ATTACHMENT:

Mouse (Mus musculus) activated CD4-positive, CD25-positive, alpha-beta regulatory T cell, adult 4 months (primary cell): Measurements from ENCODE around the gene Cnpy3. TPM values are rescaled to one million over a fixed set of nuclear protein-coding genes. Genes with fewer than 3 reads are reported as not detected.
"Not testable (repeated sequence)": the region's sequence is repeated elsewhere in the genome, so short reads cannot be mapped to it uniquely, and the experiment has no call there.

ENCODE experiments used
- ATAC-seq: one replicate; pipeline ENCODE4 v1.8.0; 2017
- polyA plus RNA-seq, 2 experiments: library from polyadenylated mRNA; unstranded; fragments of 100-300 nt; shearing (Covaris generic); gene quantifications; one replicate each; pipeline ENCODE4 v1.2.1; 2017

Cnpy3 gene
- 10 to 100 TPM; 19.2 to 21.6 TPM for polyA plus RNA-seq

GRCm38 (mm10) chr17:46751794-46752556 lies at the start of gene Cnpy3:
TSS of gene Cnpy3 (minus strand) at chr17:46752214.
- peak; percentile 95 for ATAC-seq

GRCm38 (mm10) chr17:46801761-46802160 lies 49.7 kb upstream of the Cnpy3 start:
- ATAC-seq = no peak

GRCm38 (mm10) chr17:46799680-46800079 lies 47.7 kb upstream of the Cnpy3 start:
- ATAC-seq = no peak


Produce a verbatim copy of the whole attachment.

Mouse (Mus musculus) activated CD4-positive, CD25-positive, alpha-beta regulatory T cell, adult 4 months (primary cell): Measurements from ENCODE around the gene Cnpy3. TPM values are rescaled to one million over a fixed set of nuclear protein-coding genes. Genes with fewer than 3 reads are reported as not detected.
"Not testable (repeated sequence)": the region's sequence is repeated elsewhere in the genome, so short reads cannot be mapped to it uniquely, and the experiment has no call there.

ENCODE experiments used
- ATAC-seq: one replicate; pipeline ENCODE4 v1.8.0; 2017
- polyA plus RNA-seq, 2 experiments: library from polyadenylated mRNA; unstranded; fragments of 100-300 nt; shearing (Covaris generic); gene quantifications; one replicate each; pipeline ENCODE4 v1.2.1; 2017

Cnpy3 gene
- 10 to 100 TPM; 19.2 to 21.6 TPM for polyA plus RNA-seq

GRCm38 (mm10) chr17:46751794-46752556 lies at the start of gene Cnpy3:
TSS of gene Cnpy3 (minus strand) at chr17:46752214.
- peak; percentile 95 for ATAC-seq

GRCm38 (mm10) chr17:46801761-46802160 lies 49.7 kb upstream of the Cnpy3 start:
- ATAC-seq = no peak

GRCm38 (mm10) chr17:46799680-46800079 lies 47.7 kb upstream of the Cnpy3 start:
- ATAC-seq = no peak